Wednesday, April 18, 2012

Scar tissue transformed into beating cells in the hearts of mice

Heart muscle cells directly reprogrammed from skin, Deepak Srivastava, Gladstone Institutes
CIRM grantees at the Gladstone Institutes in San Francisco have carried out a remarkable feat: They directly converted scar-forming cells in the mouse heart into beating cells.

We’ve previously blogged about work led by Deepak Srivastava, who had converted non-beating heart cells in the lab dish into beating cells. (These non-beating cells are called heart fibroblasts, which make up about half the cells of the heart.) In a press release that accompanied that 2010 publication, Srivastava had speculated that if the same feat could be carried out in the living heart it could represent a way of repairing damage after a heart attack.

Now, he and his team have shown that the same group of molecules that directed the cellular transformation in the lab dish is also effective in living heart tissue, at least in mice. The work appears today in the advanced online publication of Nature.

A press release from the Gladstone Institutes quotes Srivastava, who directs cardiovascular and stem cell research at Gladstone and was senior author on the study. Srivastava is also a professor at the University of California, San Francisco.
“The damage from a heart attack is typically permanent because heart-muscle cells—deprived of oxygen during the attack—die and scar tissue forms. But our experiments in mice are a proof of concept that we can reprogram non-beating cells directly into fully functional, beating heart cells—offering an innovative and less invasive way to restore heart function after a heart attack.”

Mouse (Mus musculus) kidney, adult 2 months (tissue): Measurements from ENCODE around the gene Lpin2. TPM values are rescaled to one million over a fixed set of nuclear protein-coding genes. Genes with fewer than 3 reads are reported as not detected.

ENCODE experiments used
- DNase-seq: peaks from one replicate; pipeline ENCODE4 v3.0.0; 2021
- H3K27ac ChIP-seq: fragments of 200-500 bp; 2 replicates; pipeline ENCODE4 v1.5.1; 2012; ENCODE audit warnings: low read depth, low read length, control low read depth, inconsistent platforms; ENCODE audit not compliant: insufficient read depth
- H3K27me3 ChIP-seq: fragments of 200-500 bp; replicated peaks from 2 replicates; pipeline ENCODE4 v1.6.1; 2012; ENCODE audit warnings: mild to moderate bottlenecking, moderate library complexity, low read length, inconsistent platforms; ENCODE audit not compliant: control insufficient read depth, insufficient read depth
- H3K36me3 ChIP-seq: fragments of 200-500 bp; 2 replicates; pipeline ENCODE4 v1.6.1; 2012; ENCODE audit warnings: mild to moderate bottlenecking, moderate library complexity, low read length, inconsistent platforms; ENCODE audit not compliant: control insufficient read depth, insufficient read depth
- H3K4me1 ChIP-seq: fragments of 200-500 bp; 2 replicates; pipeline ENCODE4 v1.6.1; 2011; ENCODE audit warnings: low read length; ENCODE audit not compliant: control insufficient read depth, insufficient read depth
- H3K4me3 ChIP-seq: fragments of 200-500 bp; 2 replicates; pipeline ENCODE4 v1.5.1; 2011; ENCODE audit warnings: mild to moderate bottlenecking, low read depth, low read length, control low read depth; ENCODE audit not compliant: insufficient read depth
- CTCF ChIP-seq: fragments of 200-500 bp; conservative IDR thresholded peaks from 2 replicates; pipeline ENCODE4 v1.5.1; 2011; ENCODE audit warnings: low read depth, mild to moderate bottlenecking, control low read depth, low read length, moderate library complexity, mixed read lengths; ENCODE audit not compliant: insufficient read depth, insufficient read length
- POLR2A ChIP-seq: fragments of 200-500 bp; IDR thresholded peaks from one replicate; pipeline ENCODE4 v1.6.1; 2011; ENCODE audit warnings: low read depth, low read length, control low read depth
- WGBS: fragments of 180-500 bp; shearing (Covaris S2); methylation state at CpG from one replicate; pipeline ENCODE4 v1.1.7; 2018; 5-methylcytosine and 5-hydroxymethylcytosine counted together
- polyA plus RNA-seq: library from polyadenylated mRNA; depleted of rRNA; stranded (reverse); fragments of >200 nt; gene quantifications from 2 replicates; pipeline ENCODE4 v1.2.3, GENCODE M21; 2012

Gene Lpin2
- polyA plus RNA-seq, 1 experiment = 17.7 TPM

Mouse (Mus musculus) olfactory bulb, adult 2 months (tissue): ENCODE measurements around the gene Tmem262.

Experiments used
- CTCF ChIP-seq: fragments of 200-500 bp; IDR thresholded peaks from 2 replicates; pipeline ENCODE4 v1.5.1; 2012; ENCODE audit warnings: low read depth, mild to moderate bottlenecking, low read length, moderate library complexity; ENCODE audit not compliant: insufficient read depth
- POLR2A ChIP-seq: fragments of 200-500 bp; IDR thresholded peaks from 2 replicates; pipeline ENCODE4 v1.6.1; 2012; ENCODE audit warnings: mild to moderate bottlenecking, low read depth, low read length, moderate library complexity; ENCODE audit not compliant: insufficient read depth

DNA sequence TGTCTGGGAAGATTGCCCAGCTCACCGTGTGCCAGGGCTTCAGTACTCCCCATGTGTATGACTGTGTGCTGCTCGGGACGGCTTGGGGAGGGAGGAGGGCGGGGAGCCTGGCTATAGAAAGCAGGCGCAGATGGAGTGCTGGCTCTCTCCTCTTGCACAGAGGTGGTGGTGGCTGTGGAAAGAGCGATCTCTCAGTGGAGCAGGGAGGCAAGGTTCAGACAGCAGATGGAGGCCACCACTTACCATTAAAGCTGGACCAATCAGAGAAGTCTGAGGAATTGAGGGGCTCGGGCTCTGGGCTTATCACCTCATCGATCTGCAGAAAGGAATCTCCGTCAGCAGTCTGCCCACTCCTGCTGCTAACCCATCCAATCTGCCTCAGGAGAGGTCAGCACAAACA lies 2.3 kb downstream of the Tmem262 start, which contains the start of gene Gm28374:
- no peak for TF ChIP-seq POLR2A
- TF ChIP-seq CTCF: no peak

This work builds directly on a discovery by another Gladstone scientist, Shinya Yamanaka, who in 2006 first showed that adult cells could be reprogrammed to an embryonic-like state. In recent years, researchers have expanded that work to convert adult cells directly into other types of adult cells. This is the first time the technique has been shown to work in a living animal.

As always, it’s important to note that there’s a big difference between mice and humans. Srivastava says the team’s next step is to see if their technique works in other animals before beginning work toward clinical trials in humans. If the work continues to go well, he says:
“We hope that our research will lay the foundation for initiating cardiac repair soon after a heart attack—perhaps even when the patient arrives in the emergency room.”

CIRM funding: Li Quan (TG2-01160), Deepak Srivastava (RB3-05174)

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